“The Ballerina and the Revolutionary” is a tale about a teenager who is forced to return to their childhood home and face those demons they’d hoped to leave behind forever. It’s a story about rebellion, gender-identity, non-conformity, mental illness, child-abuse and forgiveness.
This is an excerpt from the novel. “The Ballerina and the Revolutionary” is due to be published in April 2014.
‘I have to bring you home. Mum needs to see you.’
‘When Mum woke up…she asked for you. She’s desperate to see you, to apologise. She never meant to hurt you.’
Anger made my arms shake. Trying to steady them, I reached out and squeezed my brother’s wrist.
He pulled away. ‘Giz, for Christ’s sake, it’s been six years. Isn’t that punishment enough? You know, Mum’s life wasn’t easy either.’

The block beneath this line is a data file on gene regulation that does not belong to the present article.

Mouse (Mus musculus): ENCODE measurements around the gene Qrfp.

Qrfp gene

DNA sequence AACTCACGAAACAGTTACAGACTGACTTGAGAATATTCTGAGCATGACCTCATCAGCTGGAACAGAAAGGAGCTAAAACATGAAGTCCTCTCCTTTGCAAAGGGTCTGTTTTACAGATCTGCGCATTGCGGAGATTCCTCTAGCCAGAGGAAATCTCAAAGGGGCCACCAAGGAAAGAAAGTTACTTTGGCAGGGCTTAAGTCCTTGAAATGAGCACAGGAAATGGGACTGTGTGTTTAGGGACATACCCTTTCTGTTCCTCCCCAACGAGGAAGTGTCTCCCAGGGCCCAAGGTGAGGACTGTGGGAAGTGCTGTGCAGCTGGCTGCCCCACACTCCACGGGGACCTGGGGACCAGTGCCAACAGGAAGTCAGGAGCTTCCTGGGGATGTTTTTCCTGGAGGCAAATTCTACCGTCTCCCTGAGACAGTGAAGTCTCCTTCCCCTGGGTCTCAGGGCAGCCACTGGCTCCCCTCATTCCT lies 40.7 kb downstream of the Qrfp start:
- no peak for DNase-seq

‘It’s Crow, and don’t do that, you bastard! Don’t you stand up for her. Yeah, maybe she loves you now, but she’s never loved me. I was always too clumsy, too ugly, too angry…’
‘I’m sorry, I shouldn’t… it’s just… come with me. Do this for me, please.’
Around his eyes, I saw lines of pain, like spiders’ webs, etched across his skin. ‘I don’t know.’ I sighed. My shoulders dropped in resignation. I did know.
‘Just for a couple of days, please,’ he begged.
Attempting to light my cigarette with shaking hands, I stared into his watery eyes. Listening to his pleas, I remembered how fiercely I shielded my big brother while we were growing up. He was always the sensitive one, too easily hurt. Watching him now, I realised how much he still needed me.
‘I’ll try,’ I whispered, shuddering.
Packing to leave the squat involved no more than picking up my backpack from beside my pile of blankets. My khaki rucksack had, for years now, contained my life: my clothes, my belongings, even my dreams – stored for travel, small and easy to transport.
I kissed Chrissie’s cheek and placed a note, beside her sleeping body, to explain where I had gone. I left the blankets where they were; I would be back in a couple of days.